120 months (ten years) ago today, I moved to Mexico. One year and two days ago, I started to share openly that I was pregnant. Four days ago, my husband’s mom died. It is almost inconceivable to me that in less than 6 months, Yeyo lost his son and his mother… and both of them, so very unexpectedly. I only know how it has been for me, the departure of my mother-in law, María Ofelia Arruti Hernández. I can only talk about the way that one grief touches and stirs the other. I can only share that every time I imagine Ofelia on “the other side,” I see Rafa in her arms, the two of them smiling and enjoying themselves. Every time I think of this, I weep. They are tears of sadness and joy, pure emotion. I have no idea if a place like heaven exists. I doubt it. But it gives me so much solace thinking of Rafa with his grandma, that I am forced to suspend my disbelief.

Continue reading Awe Embodied

Four Times: I Always Knew

Leer este post en español.

I have a somewhat strange practice that I do at the beginning of each year. A while back, a friend of mine told me about las Cabañuelas: in some Oaxacan communities people believe that one can learn something about the upcoming year by paying a bit more attention to what happens in the first twelve days of January. Each day corresponds to an upcoming month. I like the idea of seeding intentions or understanding better what one could expect of the year, simply by being more aware during its first days. And so, since 2015 I have been writing monthly intentions for the year between the first and twelfth of January.

img_1959-e1543986229412.jpg

But since Rafa’s death, time is different – I no longer live it as a mere instrument to mark the passing of specific events. Though I’d like to still believe that time is divisible, limited, linear… I no longer believe it’s that simple. I now experience linear time as a trick. When I turned to the month of December in my calendar this year, I read the intention there, shook my head and laughed cynically. It said: “Enjoy the moments of feeling good and wellbeing. It is a time to celebrate a wonderful, magical year.”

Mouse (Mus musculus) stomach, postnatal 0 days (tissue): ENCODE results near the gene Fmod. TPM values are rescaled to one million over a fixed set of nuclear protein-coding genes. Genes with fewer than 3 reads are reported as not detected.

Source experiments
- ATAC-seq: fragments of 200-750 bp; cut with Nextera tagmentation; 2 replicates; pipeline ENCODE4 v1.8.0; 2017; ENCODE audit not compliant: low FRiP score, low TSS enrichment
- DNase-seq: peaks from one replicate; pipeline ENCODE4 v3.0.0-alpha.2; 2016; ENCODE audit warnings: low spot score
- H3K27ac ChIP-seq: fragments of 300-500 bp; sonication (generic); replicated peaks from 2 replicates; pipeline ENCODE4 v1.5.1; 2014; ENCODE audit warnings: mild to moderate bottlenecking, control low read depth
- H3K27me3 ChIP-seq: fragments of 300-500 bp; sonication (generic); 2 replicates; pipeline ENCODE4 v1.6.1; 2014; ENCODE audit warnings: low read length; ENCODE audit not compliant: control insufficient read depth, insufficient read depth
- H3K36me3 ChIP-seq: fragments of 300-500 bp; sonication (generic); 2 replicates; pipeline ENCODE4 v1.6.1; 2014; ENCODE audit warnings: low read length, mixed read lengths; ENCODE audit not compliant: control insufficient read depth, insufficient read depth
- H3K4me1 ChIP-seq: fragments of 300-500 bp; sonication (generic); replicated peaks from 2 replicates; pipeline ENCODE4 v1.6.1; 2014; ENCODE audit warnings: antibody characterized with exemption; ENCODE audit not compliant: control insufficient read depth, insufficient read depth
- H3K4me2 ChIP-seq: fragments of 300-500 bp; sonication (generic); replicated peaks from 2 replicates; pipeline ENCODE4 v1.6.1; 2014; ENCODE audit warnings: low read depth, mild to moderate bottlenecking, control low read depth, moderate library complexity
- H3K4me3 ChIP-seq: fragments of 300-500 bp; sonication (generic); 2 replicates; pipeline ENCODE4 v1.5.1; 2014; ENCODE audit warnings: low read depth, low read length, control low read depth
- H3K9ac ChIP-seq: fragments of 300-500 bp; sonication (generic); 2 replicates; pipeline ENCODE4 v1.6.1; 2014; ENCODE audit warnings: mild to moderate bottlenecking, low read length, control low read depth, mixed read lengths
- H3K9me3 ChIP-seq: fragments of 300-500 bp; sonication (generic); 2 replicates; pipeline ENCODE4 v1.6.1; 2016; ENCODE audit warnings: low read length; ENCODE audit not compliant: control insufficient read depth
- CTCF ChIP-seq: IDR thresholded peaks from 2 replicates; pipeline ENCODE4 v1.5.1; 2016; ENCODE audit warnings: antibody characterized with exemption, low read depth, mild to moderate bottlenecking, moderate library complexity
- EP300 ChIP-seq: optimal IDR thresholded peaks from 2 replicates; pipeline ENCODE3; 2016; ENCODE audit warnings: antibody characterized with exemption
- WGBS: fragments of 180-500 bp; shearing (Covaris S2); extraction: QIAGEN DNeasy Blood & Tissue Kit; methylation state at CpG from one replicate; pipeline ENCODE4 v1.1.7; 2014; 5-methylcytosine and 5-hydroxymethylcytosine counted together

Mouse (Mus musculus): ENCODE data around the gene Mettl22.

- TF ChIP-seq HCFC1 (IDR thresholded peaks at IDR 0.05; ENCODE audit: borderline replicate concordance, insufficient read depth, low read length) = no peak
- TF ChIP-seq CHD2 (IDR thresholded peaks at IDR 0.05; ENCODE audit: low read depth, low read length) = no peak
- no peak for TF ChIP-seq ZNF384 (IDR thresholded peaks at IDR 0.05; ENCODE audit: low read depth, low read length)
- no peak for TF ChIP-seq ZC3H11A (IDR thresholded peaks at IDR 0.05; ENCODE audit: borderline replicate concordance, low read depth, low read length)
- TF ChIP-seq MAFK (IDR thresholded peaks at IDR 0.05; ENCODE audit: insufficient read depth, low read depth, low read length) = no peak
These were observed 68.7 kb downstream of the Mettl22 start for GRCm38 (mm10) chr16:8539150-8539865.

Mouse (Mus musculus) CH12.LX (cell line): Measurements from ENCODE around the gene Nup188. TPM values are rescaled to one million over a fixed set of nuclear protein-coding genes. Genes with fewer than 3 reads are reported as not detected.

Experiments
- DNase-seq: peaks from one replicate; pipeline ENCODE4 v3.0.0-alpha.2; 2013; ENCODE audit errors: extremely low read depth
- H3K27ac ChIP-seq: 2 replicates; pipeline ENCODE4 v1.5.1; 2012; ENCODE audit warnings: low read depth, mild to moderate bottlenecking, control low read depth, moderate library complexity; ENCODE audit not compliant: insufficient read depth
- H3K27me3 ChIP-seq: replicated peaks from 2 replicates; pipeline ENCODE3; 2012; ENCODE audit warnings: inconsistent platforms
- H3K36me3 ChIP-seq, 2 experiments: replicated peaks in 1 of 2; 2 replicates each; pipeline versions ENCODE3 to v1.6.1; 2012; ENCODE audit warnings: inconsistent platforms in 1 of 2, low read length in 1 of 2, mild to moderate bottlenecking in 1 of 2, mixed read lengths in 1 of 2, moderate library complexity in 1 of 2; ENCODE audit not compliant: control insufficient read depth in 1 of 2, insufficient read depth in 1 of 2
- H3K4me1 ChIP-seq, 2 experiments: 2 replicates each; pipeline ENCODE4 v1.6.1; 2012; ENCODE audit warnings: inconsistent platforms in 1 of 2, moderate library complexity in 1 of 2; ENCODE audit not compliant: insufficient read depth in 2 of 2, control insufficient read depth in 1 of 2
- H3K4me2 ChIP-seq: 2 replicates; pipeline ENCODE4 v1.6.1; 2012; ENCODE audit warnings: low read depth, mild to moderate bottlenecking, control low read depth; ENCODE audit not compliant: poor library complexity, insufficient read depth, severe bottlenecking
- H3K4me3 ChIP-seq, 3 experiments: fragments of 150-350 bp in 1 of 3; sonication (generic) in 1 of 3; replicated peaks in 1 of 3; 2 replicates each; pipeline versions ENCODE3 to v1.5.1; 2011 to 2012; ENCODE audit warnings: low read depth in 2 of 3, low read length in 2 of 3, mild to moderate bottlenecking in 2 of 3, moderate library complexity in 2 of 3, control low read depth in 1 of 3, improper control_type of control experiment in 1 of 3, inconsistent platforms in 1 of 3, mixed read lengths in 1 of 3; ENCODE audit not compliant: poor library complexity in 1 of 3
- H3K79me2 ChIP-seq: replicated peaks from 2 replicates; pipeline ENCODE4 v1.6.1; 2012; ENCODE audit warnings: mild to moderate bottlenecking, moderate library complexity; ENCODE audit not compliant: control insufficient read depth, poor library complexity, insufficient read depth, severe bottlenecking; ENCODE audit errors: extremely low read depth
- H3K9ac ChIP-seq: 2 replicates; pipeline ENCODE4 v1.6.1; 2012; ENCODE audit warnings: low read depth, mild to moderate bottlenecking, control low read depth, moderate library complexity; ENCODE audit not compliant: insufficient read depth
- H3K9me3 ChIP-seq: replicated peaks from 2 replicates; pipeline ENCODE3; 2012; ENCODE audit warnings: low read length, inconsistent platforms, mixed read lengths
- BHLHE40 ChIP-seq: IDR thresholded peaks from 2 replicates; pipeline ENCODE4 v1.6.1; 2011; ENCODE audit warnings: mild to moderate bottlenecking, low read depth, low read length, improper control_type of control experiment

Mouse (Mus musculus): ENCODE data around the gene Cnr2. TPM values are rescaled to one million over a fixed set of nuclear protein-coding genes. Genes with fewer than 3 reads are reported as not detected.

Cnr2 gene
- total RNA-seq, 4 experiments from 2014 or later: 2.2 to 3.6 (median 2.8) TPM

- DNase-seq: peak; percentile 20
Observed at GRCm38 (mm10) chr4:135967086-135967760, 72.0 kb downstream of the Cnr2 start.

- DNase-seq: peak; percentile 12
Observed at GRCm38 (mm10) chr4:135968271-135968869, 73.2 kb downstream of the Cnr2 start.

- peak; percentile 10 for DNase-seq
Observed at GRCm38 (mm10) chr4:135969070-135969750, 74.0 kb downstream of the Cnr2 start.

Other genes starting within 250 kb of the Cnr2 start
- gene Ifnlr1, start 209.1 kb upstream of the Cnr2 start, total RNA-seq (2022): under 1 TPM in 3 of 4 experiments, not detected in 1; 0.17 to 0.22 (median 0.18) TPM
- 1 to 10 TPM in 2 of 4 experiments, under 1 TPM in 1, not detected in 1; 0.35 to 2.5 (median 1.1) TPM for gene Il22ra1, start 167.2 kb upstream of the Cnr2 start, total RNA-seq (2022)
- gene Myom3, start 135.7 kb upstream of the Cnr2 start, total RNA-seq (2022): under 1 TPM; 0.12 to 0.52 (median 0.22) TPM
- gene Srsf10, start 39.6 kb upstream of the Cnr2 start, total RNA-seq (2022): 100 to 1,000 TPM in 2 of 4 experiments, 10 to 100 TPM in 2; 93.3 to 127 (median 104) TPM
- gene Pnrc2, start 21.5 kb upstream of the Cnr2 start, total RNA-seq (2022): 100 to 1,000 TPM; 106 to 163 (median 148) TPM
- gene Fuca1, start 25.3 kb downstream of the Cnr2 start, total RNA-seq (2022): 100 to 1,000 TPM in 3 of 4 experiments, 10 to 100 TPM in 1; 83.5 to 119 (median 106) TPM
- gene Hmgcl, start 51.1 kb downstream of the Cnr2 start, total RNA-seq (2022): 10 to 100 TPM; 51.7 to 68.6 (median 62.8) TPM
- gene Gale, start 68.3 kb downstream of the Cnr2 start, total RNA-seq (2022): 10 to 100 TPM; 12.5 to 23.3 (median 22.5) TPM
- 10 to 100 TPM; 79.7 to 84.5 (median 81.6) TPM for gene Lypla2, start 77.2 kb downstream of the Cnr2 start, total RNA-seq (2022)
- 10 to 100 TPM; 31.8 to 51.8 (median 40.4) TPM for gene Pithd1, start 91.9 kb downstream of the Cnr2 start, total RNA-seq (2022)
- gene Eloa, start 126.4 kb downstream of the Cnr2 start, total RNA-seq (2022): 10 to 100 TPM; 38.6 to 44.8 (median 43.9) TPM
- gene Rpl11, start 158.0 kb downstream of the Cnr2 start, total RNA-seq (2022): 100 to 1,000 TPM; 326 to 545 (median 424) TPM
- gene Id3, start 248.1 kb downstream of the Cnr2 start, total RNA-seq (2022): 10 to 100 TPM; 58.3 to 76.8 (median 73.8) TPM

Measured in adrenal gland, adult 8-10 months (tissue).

Below that, in pencil, I wrote myself a note in response: “Fuck you, former self.”

Continue reading Four Times: I Always Knew

Real Death

Leer este post en español.

I saw Coco. I went to see it the day after Christmas with Yeyo and the rest of my family. I was two months pregnant. I actually really liked it. I cried at the end, thinking about how we would soon be a bigger family with a new baby. I also heard a lot of grumbling in Oaxaca this year about the commercialization and Disney-ification of el Día de los Muertos as a result of this and other films. As November approached, there was a tangible shift in the energy of the city. Every hotel was fully booked and flights were impossible to find. The place was going to be a full capacity and that made me nervous.

Don’t get me wrong: I love everything about this holiday. I love the colors: purples, oranges, yellows, fuchsias, black. I love the costumes and parades and the building of altars. I love the solemnity and the celebration all tied up in one paradoxical package. It’s the pretty much the only holiday I celebrate all year. But with all the hype in the U.S.A. about Day of the Dead in recent years, Oaxaca has become somewhat of a mecca for foreigners during these days. And this time around, well, I have a very different relationship with death than I did before.

Continue reading Real Death